A proposal for a slower life, with a challenge for 100% Renewable Energy
HAMAMATSU, Japan – The SIROnoMINKA (White Minka), located in a tranquil pastoral setting within Hamamatsu City’s Miyakoda, is set to open in May of 2018 as a destination for non-Japanese tourists.
The building itself is a unique melding of wooden textures and rediscovered ancient techniques that offers guests the comfort of vistas that call to mind a Japan of old while relaxing in comfortable mountain breezes. Close your eyes and you can sense the vitality of the local residents. Both your body and soul will be replete with natural energy after a breakfast that focuses on locally grown fruits and vegetables. You will come to greet yourself, in the gentle air, and reclaim what is most important. The lodging allows you to return to daily life with a lighter soul.
Miyakoda Construction is a construction company local to Miyakoda that specializes in custom-ordered wooden homes. Aiming to revitalize an area hard hit by the effects of an increasingly aging population, we established a new brand, “DLoFre’s”, to help make our lifestyles even more beautiful. We operate a slower life space, DLoFre’s Campus, where furniture stores and cafes have opened to promote a more proper way of living.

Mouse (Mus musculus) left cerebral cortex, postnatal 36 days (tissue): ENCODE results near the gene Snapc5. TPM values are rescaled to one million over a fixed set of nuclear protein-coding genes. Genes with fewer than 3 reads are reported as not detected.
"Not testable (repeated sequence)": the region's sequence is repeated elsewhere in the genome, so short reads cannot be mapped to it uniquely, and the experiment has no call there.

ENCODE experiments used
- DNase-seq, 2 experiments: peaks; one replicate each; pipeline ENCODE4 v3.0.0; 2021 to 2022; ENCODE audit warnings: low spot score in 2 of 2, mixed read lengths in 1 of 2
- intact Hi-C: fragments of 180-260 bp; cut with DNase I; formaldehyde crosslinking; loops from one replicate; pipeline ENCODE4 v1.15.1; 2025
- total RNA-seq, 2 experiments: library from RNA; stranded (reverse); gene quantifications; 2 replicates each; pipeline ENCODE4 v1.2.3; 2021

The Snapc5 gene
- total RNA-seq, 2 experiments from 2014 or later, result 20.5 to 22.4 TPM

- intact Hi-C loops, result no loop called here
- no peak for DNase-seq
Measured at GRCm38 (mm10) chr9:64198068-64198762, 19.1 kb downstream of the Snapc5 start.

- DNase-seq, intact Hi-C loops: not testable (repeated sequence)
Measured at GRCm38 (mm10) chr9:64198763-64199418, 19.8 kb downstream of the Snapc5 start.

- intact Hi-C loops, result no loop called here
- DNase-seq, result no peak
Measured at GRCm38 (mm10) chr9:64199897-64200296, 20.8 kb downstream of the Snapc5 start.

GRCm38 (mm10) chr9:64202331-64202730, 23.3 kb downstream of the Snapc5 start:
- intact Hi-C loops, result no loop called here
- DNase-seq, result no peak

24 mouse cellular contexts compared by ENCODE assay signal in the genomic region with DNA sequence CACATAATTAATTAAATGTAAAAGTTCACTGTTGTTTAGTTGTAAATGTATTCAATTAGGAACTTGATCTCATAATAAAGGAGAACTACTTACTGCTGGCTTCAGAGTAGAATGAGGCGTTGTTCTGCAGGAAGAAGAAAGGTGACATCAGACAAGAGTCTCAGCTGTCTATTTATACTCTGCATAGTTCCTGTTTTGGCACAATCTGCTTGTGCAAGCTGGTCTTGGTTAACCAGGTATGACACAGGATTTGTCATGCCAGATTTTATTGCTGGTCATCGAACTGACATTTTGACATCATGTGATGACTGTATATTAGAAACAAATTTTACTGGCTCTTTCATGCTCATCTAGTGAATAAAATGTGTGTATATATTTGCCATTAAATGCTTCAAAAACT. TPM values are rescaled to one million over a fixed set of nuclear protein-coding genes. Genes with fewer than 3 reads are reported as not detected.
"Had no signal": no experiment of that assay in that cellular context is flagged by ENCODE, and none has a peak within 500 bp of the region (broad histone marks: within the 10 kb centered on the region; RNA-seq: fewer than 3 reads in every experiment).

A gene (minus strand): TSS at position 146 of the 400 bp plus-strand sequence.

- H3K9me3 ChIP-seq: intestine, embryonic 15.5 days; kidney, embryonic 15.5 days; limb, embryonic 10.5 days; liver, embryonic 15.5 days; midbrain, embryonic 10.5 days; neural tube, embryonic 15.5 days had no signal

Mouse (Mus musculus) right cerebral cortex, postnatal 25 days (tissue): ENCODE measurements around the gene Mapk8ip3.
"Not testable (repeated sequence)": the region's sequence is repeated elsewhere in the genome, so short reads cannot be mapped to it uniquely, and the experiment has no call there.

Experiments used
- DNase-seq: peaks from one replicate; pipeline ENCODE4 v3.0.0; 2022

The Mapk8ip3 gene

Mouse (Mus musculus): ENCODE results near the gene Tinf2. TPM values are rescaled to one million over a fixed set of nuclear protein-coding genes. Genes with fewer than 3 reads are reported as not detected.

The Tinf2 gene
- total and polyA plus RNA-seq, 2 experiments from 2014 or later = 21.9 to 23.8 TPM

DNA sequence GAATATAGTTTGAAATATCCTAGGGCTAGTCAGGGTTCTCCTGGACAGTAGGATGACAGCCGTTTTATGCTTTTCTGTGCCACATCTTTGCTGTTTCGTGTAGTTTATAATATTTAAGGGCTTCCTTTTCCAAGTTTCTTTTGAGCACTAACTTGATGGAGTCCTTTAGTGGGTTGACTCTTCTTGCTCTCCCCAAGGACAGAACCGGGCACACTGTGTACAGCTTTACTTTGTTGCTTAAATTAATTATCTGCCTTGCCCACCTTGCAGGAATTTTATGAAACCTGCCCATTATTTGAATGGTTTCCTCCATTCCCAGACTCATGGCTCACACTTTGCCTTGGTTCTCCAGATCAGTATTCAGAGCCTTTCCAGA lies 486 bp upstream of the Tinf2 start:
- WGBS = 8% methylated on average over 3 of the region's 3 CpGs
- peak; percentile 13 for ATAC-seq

All of the energy used on DLoFre’s Campus is green power, generated with natural sources, including wind and solar energy. For more information of this effort is on the website of NAZCA: Global Climate Action established by the United Nations.
We have also begun an effort to supply all the energy needs for 67 households in the region, approximately 376,000 kWh per year, with 100% renewable energy this year. We are implementing climate change strategies not merely for our own company but for the region as a whole, to create a more sustainable society. We are presently using Green Power Certificates but we aim, within a few years, to be able to create our own renewable energy.
The original source-language text of this announcement is the official, authoritative version. Translations are provided as an accommodation only, and should be cross-referenced with the source-language text, which is the only version of the text intended to have legal effect.